The Money Trench

“The music business is a cruel and shallow money trench, a long plastic hallway where thieves and pimps run free, and good men die like dogs. There’s also a negative side…”
– Hunter S Thompson

Over the course of the five or so years I spent working at a major record label, and since I left it, I came across this quote many times: in the press; online; in conversation; on email signatures; it even opens Louis Barfe’s oral history of the recording industry.* It’s a shame that Thompson never said it (or didn’t quite). But that doesn’t matter, it’s still a great quote.

What’s interesting, however, is how symptomatic it is of the love-hate relationship that the music industry has with itself. It’s a business built on stories, rumours, myths and legends, which travel down from generation to generation like memes, getting slightly transformed and distended along the way, but remaining close enough to the truth to retain an alluring, if cautionary, edge. These stories have their own market, consisting of booksTV showswebsites and so on, consumed primarily by those who are in it – and those who want to know what it’s like. I call it the ‘music industry industry’. It creates a sense of community on the inside and a sense of mystery from the outside.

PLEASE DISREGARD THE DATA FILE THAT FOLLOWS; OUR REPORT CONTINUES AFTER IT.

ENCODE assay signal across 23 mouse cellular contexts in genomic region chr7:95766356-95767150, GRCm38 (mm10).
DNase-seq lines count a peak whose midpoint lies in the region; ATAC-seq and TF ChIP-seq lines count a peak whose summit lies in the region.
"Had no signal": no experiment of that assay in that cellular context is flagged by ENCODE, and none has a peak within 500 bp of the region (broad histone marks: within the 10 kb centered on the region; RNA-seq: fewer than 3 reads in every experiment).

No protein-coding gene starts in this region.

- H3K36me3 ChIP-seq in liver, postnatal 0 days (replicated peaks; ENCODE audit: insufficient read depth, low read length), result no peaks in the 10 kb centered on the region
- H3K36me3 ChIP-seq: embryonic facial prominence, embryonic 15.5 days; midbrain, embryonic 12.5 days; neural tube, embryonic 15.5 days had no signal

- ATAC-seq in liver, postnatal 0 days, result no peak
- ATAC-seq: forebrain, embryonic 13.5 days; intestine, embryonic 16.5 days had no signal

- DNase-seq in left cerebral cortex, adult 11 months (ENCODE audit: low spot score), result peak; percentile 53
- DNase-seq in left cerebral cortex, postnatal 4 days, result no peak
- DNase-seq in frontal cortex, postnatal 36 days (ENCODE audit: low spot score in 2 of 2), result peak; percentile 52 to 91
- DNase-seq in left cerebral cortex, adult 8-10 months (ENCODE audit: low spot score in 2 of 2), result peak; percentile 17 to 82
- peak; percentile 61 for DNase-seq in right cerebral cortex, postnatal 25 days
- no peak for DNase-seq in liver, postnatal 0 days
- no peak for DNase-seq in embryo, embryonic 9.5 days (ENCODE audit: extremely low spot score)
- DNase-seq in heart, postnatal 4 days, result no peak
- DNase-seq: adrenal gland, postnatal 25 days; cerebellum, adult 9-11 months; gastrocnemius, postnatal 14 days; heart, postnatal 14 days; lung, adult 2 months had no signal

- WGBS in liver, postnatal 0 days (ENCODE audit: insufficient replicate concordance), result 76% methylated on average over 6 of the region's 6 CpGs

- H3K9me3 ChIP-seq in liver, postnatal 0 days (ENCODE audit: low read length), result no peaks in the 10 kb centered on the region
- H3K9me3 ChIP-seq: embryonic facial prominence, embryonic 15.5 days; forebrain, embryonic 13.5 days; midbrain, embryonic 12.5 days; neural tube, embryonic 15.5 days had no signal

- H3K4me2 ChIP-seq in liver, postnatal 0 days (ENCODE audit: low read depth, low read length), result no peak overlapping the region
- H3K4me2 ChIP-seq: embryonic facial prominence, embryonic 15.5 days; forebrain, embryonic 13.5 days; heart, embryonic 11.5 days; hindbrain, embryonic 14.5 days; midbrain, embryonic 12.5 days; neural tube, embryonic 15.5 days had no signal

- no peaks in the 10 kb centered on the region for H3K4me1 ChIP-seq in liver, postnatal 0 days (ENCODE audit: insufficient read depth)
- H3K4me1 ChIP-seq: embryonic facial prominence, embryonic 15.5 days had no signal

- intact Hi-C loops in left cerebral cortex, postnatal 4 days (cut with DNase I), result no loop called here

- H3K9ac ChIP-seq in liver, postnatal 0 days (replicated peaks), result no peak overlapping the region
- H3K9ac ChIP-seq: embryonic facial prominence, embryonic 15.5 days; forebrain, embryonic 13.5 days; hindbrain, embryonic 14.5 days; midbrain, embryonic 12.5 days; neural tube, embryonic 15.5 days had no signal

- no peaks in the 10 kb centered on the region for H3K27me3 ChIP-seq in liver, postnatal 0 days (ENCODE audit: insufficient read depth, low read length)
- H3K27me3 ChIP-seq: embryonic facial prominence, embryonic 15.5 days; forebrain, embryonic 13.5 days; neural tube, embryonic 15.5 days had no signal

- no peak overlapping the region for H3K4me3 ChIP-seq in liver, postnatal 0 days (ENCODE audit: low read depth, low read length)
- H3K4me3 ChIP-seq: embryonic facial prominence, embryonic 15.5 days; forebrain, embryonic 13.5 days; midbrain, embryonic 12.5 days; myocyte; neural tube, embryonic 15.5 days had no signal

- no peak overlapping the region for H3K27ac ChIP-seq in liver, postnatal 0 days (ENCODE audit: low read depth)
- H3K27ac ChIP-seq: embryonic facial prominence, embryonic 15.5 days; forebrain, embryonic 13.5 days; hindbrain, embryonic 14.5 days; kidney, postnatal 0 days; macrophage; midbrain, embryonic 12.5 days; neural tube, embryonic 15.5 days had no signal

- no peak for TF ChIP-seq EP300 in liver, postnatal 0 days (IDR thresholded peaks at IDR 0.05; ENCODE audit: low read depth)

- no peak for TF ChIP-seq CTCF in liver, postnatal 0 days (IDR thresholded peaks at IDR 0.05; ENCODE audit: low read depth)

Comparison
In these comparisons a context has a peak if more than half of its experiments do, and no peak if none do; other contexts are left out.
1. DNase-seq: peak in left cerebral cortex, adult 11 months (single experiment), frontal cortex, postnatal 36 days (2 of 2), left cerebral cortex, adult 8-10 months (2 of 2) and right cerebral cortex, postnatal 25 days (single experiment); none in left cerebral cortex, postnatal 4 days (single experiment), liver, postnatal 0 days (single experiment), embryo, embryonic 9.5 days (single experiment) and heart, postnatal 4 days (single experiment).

I’m not interested in unveiling the mythology to show off the naked reality underneath though (I couldn’t if I tried). Myths and stories are really important – perhaps even more important than facts – because they give you an insight how people see themselves and how they want to be seen. That’s doubly important in an era of high-speed communication (I used the word ‘meme’ above deliberately), fluid boundaries, and infoglut; and triply important when you’re accused of having been slow, complacent, and inward looking, as the music business was at the turn of the last decade.

The industry has quite clearly changed since then, adapting and adopting new technologies, finding new means of communication, and supporting artist-consumer relationships with new economic infrastructures. How it understands its role in this new digital economy is going to be increasingly key as it continues to change – and the people working at the coalface of this transformation are going to be best-placed to articulate it.

That’s what I’m interested in.

*The quote appeared unchecked in the 2004 hardback edition of the book – in subsequent editions this appears to have been corrected.


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